Again I say to you my readers: Oh the humanity! The median sold home price has been essentially flat in Metro Phoenix since November 2009. While critics still claim that the federal home buyer tax credit artificially inflated home prices, way back in September 20101 I said that was a silly argument.

Now, the statistics show prices rose by a a mere $2,900 over 12 months. (what the federal government’s tax credit actually did was create buyer demand, which is what this market has needed more of since late 2006)

We’ve said it before and we’ll say it again: remember that the media screams sensational headlines because that’s their job. Rely on your local Realtors and other industry professionals to get you the truthful information without the hype.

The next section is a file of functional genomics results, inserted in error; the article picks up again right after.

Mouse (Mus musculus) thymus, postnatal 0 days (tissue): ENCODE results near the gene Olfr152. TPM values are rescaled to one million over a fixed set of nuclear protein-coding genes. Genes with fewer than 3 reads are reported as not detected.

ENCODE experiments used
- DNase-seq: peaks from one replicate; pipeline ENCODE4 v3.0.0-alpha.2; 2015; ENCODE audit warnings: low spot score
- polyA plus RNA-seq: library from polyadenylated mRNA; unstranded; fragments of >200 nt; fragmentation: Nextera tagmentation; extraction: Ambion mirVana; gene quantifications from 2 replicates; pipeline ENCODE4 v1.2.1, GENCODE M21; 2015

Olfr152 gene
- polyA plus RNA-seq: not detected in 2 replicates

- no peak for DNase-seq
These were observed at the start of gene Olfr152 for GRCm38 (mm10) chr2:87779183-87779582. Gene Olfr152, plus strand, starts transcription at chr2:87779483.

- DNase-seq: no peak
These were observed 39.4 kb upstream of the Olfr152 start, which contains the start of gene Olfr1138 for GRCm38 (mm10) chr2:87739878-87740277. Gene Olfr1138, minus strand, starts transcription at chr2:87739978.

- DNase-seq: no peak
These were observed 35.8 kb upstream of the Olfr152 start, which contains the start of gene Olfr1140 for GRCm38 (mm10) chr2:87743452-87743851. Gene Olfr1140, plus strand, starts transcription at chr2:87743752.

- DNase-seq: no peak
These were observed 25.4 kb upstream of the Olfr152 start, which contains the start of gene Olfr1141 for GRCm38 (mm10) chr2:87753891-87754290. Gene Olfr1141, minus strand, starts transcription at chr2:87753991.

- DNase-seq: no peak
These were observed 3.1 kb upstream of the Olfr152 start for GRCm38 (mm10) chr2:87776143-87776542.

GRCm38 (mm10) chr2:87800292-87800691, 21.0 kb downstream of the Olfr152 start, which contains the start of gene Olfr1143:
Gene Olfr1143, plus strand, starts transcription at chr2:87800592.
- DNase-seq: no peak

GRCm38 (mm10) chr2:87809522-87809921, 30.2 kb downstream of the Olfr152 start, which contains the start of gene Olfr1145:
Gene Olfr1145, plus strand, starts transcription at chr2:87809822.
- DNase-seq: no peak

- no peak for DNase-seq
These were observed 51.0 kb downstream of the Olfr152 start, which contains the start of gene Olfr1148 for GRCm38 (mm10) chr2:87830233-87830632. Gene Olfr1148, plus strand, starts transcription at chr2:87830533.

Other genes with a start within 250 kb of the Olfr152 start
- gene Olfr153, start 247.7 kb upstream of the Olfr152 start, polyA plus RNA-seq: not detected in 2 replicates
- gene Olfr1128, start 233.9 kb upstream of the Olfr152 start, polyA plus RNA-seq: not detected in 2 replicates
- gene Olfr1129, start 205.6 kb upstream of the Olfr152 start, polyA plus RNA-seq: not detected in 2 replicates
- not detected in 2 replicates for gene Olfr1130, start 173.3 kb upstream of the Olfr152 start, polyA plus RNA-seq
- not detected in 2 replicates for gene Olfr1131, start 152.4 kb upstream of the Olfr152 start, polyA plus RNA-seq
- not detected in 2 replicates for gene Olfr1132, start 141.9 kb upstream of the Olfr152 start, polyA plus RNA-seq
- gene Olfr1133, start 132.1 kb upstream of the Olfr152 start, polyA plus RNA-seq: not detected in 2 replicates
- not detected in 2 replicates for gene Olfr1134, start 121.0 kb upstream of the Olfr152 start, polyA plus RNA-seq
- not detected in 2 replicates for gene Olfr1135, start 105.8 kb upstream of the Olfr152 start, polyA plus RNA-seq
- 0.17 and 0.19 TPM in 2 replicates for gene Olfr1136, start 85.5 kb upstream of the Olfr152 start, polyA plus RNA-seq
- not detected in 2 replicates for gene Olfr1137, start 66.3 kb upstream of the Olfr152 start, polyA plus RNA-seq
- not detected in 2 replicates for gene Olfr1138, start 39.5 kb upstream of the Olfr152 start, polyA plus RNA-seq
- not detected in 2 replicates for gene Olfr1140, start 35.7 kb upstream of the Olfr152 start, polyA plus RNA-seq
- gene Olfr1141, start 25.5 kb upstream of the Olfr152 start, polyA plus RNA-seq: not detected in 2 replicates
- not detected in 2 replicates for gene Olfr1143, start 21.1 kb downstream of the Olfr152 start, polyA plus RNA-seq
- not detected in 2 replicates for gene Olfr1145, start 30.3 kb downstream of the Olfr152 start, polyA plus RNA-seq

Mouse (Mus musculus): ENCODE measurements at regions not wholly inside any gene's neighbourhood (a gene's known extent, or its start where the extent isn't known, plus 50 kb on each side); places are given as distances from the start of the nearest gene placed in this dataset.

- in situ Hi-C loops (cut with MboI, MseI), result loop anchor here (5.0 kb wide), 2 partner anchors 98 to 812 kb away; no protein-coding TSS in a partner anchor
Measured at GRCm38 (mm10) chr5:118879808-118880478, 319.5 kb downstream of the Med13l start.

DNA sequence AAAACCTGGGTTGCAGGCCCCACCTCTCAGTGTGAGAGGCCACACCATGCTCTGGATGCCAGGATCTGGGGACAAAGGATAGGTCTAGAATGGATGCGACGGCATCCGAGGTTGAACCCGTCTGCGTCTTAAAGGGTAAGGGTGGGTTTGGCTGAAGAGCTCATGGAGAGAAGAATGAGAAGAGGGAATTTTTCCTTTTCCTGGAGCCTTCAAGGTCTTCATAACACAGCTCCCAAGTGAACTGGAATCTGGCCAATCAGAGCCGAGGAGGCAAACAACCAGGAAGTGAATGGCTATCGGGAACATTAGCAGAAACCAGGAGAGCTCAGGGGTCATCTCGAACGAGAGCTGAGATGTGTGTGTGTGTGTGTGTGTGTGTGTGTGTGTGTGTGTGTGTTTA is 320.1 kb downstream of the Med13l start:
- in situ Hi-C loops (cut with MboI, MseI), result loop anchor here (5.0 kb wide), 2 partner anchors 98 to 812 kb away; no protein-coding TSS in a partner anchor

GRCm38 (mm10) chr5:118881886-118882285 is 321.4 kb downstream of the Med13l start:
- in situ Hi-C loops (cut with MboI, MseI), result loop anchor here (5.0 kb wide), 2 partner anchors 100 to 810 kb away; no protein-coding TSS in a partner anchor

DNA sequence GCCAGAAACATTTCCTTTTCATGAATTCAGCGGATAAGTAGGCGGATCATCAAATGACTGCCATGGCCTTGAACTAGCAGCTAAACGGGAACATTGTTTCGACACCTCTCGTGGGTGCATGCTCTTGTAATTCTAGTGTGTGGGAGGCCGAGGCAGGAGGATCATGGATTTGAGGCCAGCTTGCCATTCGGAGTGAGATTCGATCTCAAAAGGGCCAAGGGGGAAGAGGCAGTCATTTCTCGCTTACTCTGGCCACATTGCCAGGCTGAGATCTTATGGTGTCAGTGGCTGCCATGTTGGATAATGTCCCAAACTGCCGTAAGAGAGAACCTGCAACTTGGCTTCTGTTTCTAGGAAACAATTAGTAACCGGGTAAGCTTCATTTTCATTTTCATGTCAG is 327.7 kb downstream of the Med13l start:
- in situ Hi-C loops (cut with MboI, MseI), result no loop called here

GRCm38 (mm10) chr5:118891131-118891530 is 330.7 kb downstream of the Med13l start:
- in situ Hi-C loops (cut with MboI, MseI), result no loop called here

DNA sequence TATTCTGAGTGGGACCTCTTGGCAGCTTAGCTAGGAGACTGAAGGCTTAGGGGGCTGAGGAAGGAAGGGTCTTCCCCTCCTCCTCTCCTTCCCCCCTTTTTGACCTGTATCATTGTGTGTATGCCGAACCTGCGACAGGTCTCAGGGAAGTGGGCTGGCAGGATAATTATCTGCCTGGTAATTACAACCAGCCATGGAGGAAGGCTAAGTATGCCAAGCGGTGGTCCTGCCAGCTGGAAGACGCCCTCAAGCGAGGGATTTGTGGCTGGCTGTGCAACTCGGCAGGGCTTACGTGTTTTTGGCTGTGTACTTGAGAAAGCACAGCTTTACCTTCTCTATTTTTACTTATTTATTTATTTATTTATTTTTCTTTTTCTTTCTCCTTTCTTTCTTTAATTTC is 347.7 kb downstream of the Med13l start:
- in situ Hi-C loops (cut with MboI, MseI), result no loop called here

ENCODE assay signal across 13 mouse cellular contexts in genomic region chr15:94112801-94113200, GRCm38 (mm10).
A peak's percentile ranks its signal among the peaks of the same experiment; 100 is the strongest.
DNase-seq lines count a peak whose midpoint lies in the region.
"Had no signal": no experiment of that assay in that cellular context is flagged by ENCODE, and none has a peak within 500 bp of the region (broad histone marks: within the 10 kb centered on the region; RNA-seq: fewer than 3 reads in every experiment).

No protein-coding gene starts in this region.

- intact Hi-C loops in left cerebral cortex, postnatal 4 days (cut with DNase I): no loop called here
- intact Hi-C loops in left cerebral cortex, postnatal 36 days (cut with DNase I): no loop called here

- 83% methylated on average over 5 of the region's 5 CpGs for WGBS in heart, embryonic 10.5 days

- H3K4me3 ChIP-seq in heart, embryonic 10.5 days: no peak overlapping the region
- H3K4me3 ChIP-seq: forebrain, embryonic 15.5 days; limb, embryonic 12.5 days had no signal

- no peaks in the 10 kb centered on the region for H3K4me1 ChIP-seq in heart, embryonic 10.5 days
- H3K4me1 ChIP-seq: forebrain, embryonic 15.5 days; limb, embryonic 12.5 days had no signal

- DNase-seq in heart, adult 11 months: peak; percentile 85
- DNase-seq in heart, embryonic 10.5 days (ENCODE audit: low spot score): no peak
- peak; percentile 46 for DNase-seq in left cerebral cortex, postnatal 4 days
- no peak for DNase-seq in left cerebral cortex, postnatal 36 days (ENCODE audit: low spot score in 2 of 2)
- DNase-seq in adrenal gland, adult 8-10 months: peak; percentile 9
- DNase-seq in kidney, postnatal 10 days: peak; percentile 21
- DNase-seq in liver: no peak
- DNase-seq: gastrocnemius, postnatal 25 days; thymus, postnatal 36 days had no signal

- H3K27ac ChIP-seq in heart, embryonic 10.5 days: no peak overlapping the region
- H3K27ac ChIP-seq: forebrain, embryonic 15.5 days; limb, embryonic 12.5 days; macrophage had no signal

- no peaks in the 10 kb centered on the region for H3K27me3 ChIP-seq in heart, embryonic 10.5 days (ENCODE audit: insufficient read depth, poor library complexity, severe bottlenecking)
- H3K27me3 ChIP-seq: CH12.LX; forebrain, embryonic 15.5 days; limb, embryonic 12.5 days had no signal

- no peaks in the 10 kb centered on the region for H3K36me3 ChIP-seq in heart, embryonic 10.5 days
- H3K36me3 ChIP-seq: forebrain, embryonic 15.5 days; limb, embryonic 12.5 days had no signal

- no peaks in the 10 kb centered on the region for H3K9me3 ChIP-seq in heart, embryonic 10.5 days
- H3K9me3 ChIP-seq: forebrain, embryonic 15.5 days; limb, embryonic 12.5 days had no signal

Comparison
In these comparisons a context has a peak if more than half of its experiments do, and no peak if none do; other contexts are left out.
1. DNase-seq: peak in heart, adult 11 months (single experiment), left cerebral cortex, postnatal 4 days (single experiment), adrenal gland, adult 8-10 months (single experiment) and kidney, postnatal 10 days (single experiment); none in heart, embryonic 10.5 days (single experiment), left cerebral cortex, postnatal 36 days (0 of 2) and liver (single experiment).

Need a Realtor’s advice? Doesn’t matter if you’re ready to buy or sell this instant, or just thinking out loud about your options. Contact us at The Phoenix Agents. We’re here to help. Real Estate. Real People. Real Simple. The Phoenix Agents.

Fannie Mae: 2010 sucked, 2011 better

Image ID 1128001 by svilen001 at StockExchangePer Fannie Mae, the fourth quarter of 2010 will not wind up being a memorable time for housing sales.
Fannie projects that existing home sales will increase slightly, but that new home sales will drop significantly. Fannie’s number crunchers say we should expect 2010 housing sales to be down 7% from last year, and with slightly lower median prices across the nation. But it expects things to pick up in 2011.

Well “thank God!” is all I can say to that! Summer and Fall  2010 were some of the slowest times I’ve had in nearly 6 years of selling residential real estate in metro Phoenix Arizona. I’m ready for 2011 to be a happier & busier year than 2010.

image credit: Image ID 1128001 by svilen001 at StockExchange